A couple of weeks back, I noticed a lot of frenzy on social media about breastfeeding. A lot was being talked about encouraging breastfeeding and recognizing the dignity of mothers breastfeeding their babies in public. Further, I observed all the photographs circulated on social media were from countries other than India.
A thought struck my mind. If this is all about the breastfeeding week,then do we at all need this in our country? (Please excuse my ignorance at this juncture.) As far as I know from my experience and otherwise, Indian women and society, per se, has always has laid tremendous emphasis on breastfeeding and the Indian women never had any problem or for that matter never thought twice about feeding their babies in public with the humble saari pallu to take care of their modesty.
And then I realised, yes, the previous generations primarily stayed at home in the comfy of their homes.
So it has to be more than what I had been opining about.
I hopped on to worldbreastfeedingweek.org to read more about it.
World breastfeeding week is celebrated every year in the first week of August 1 – 7 August.
The World Breastfeeding Week calls for concerted global action to support women to combine breastfeeding and work. Whether a woman is working in the formal, non-formal or home setting, it is necessary that she is empowered in claiming her and her baby’s right to breastfeed.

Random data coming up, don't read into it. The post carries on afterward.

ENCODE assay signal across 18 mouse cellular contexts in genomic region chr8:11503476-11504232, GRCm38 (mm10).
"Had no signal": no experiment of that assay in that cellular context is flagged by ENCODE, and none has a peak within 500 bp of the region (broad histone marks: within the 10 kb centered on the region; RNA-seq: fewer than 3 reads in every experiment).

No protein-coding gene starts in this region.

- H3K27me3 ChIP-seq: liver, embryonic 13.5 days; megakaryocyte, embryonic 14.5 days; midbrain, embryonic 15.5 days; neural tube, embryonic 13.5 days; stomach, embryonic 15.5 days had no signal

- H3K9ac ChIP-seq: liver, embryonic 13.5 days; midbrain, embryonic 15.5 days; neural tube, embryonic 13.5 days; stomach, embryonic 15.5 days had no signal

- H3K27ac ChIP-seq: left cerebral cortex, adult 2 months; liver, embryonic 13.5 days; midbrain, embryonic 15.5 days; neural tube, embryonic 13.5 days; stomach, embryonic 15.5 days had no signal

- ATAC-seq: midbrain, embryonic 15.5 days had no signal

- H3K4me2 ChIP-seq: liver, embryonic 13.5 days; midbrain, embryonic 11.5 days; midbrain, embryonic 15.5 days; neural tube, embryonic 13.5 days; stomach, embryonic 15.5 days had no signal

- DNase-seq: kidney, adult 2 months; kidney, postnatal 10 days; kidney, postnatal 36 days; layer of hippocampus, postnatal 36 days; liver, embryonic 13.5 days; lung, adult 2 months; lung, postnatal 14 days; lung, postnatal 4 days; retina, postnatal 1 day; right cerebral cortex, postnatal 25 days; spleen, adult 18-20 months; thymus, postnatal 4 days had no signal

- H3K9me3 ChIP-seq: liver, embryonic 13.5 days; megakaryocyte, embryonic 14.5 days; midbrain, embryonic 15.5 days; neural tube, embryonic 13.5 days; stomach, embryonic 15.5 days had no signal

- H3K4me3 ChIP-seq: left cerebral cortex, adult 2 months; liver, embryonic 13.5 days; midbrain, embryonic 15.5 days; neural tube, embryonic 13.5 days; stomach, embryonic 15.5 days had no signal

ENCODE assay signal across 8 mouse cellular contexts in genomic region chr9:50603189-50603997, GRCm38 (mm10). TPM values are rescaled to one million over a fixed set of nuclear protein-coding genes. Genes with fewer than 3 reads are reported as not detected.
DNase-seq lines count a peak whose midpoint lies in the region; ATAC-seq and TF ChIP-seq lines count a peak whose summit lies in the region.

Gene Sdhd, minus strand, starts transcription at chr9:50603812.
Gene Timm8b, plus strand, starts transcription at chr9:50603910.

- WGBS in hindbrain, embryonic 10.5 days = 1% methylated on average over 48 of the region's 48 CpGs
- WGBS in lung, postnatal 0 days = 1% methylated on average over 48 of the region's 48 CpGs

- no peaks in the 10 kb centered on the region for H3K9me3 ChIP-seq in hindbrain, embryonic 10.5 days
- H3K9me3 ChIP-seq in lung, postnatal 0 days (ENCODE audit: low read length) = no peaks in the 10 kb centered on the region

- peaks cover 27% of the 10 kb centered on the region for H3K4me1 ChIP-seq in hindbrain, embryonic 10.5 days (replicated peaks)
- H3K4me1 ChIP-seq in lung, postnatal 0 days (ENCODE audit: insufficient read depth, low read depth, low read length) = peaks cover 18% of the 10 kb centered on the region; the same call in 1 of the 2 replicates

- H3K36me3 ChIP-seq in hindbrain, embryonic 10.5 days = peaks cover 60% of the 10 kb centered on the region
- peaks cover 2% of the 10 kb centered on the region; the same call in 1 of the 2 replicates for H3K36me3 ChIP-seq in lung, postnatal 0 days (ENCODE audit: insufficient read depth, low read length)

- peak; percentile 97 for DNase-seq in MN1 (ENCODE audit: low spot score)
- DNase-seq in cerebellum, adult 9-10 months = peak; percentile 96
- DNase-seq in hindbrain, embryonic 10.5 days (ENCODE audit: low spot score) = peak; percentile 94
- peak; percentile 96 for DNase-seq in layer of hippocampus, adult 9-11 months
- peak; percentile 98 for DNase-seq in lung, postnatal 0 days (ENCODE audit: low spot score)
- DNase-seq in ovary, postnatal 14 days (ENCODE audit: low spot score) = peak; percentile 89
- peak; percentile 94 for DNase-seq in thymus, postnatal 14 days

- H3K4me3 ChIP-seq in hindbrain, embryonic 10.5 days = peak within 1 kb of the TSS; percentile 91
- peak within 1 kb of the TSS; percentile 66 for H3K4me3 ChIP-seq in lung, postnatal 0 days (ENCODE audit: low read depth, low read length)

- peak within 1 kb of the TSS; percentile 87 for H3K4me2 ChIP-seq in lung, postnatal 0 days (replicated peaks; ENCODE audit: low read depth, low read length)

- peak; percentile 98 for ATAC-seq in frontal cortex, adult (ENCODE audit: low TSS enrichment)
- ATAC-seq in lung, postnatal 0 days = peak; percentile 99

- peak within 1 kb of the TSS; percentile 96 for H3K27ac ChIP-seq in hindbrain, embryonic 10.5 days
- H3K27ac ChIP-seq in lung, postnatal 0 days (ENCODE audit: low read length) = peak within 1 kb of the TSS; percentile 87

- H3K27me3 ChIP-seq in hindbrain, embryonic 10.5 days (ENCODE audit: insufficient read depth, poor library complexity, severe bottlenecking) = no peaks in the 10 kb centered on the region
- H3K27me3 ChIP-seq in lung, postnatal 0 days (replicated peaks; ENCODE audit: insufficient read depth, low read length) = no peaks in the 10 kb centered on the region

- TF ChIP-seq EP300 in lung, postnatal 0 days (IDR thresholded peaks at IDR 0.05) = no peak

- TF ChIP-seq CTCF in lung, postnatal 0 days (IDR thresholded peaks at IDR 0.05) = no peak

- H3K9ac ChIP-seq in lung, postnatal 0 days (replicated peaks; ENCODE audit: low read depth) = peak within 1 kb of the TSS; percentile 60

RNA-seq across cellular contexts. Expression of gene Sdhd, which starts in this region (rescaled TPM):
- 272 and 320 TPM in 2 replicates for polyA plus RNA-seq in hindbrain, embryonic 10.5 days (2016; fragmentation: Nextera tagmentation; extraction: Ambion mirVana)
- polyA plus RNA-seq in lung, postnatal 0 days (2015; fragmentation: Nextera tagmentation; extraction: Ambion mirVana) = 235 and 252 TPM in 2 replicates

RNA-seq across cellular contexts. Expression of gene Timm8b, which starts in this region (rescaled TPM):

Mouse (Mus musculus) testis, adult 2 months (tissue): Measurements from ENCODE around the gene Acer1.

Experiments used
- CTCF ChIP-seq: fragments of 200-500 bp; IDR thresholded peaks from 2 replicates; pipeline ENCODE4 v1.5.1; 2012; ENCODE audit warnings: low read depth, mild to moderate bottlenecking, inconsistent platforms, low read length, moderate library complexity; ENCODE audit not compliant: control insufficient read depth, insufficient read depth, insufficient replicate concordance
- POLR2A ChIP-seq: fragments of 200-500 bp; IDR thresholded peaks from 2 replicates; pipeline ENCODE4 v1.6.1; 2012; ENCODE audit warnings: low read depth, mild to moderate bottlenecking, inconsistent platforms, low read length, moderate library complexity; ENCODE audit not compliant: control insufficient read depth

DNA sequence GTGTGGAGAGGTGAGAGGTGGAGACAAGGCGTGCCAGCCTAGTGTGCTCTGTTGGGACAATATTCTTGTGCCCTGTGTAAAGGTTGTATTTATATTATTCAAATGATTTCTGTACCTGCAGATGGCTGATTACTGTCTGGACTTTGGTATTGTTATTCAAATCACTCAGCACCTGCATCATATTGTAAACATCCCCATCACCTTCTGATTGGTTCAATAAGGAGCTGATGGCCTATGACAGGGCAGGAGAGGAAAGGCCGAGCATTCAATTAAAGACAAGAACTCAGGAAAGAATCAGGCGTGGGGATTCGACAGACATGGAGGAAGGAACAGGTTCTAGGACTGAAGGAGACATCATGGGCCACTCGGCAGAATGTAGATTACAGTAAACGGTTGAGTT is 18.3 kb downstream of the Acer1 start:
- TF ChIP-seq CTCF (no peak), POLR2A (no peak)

This effort speaks about hope for millions of women, who now constitute a major chunk in the workforce, in making their lives somewhat easier by allowing them to continue breastfeeding, if they choose to, along with their employment.
I have a personal breastfeeding story.
I joined back work when my son turned 4 months old. I was breastfeeding him exclusively until then. Getting back to work, I had to add 2 bottles of infant formula to his daily routine while I was away at work. At my work place, I had the facility (or rather luxury on comparing it with many working women) that I could pump my breastmilk whenever I felt the need to and could store it in the refrigerator common to the work floor.
The only inconvenience if I think about it today was I had to sit in the lavatory (which was though clean) to express the breastmilk. It would have been a lot more hygienic and relieving if there would have been a small room provided by the organisation exclusive to the lactating mothers to use. I was also not aware in this direction that this could be my right and I could approach the Human Resource department of my organisation to support.
What did I do with the bottles of expressed breastmilk that I collected during the 8 hours in office?
Since I lived at a distance of 1 and a half hours from office, it used to become unfit for feeding during the long commute in the hot and humid summer and I had to use it to water the plants at home, with a very heavy heart.
Originally published on World of Moms